The real Amanda
Amanda's statements to police
Innocence Project, a group that uses DNA evidence to free people who
have been wrongfully convicted of crimes they did not commit, has made
a remarkable discovery:
25% of DNA exoneration cases, innocent defendants made incriminating
statements, delivered outright confessions or pled guilty.”
Unscrupulous police interrogators use a number of techniques to
manipulate innocent suspects into
self-incrimination. These techniques usually do not
involve physical abuse. It is more accurate to think
terms of "mind games." The police are experienced players,
but the suspects aren't.
technique police use is to ask a suspect to describe what could have
happened, or to imagine hypothetical scenarios. That is what
did with Amanda. She was questioned many times in the days
Kercher's murder, and she consistently told the same
story — the truth.
But four days after the murder, in the
pre-dawn hours of November 6, 2007, the questioning became much more
aggressive in tone, and Amanda found herself in a
had no idea how to handle. She was shut up in a room at a
thousands of miles from home, confronted by angry cops who were
accusing her of a terrible crime in a language she had only begun to
learn. She was more frightened than she had ever been in her
police grilled her, again and again, about an exchange of text messages
between her and the man she worked for, Patrick Lumumba.
that the two of them made plans to meet on the night of the murder.
Amanda denied it. They told her she was lying.
They told her they had proof she was at the scene of the crime —
They told her she would go to prison for the next 30 years, and would
never see her family again.
Finally, after a long and grueling interrogation, she yielded to police
demands by describing an imaginary dream or
In this vision, she was in the kitchen covering her ears to block out
screams while the man she worked for, Patrick Lumumba,
was in Meredith's bedroom.
It was completely untrue, but it was what the police wanted to
As Perugia's chief of police told Newsweek
magazine, "she buckled."
A few hours later, after Amanda got some rest and had time to think,
she wrote a note to the police in which she attempted to reconcile what
she had said with what she thought was the truth. She wrote:
regards to this "confession" that I made last night, I want to make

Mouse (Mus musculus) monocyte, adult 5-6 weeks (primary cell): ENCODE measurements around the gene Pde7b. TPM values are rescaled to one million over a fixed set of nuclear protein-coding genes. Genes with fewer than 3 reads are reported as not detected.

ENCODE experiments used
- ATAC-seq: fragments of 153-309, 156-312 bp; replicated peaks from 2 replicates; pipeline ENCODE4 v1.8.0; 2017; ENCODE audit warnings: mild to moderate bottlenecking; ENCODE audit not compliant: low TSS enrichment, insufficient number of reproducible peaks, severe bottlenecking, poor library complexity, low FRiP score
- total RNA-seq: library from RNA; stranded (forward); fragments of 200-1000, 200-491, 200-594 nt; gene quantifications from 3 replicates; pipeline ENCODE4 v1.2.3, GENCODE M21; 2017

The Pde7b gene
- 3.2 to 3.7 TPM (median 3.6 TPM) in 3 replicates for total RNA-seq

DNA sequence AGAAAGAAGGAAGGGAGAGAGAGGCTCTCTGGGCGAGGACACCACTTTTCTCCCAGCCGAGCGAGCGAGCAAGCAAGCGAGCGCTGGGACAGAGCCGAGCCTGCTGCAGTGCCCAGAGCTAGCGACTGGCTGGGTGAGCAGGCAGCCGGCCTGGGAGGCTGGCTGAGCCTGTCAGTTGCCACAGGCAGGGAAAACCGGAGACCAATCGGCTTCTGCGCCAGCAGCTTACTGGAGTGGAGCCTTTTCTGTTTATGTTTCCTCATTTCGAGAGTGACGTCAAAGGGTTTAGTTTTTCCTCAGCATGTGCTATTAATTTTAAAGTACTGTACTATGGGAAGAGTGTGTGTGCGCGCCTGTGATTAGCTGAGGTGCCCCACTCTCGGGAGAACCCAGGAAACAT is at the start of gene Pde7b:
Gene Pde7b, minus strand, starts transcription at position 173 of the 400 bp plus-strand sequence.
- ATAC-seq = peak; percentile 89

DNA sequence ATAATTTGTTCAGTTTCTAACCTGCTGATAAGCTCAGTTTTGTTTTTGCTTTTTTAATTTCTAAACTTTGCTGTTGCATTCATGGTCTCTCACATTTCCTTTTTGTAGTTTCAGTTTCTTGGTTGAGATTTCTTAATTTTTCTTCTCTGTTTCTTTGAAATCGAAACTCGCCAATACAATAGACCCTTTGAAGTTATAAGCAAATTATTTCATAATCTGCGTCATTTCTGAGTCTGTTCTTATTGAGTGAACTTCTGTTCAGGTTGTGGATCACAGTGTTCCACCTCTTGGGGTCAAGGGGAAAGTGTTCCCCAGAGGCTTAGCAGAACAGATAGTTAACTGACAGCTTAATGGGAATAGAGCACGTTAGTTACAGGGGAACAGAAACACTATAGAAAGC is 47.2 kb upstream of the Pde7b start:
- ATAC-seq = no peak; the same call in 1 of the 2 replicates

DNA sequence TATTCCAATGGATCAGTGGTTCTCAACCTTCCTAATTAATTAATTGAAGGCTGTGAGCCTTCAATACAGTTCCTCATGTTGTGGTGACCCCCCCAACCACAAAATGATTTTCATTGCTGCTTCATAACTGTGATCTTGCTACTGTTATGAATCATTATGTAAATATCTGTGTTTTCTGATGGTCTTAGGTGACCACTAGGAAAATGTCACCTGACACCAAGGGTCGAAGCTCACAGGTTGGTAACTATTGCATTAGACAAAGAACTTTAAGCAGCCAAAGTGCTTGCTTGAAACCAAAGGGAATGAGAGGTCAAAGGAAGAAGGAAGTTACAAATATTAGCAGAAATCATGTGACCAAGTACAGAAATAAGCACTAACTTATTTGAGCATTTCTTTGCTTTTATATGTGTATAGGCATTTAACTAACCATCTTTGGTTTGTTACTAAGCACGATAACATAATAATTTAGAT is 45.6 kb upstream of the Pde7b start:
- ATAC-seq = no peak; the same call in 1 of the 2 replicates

clear that I'm very doubtful of the verity of my statements because
they were made under the pressures of stress, shock and extreme
exhaustion. Not only was I told I would be arrested and put in jail for
30 years, but I was also hit in the head when I didn't remember a fact
correctly. I understand that the police are under a lot of stress, so I
understand the treatment I received.
it was under this pressure and after many hours of confusion that my
mind came up with these answers. In my mind I saw Patrik in flashes of
blurred images. I saw him near the basketball court. I saw him at my
front door. I saw myself cowering in the kitchen with my hands over my
ears because in my head I could hear Meredith screaming. But I've said
this many times so as to make myself clear: these things seem unreal to
me, like a dream, and I am unsure if they are real things that happened
or are just dreams my head has made to try to answer the questions in
my head and the questions I am being asked.
Amanda says she was hit, she means she was slapped in the back of the
head. That is inexcusable conduct, but it is the least of the
problems with the way Amanda was treated. She was pressured
making a statement that she believed was untrue, and said was untrue —
by that time she had been badgered and manipulated to the point where
thought that her memory might be playing tricks on her. She
explains this in her note:
The police have told me
that they have hard evidence that places me at the house, my house, at
the time of Meredith's murder. I don't know what proof they are talking
about, but if this is true, it means I am very confused and my dreams
must be real.
Obviously, Amanda was thoroughly confused, but the police didn't seem
As soon as they got her to tell them what they wanted to
hear, they went out and arrested Lumumba with no further questions
asked. But later on, when it turned out that Lumumba
was innocent and Amanda's statement was as unreliable as she herself
said it was, they charged her with making a false accusation.
The police in Perugia probably could have gotten Amanda — or almost
any young person in her situation — to say anything, if they had
at it long enough. Nothing Amanda told the police in that
interrogation was the least bit useful in terms of clarifying what
really happened to Meredith Kercher. Amanda told the truth
the first time around. She
wasn't there when Meredith was killed.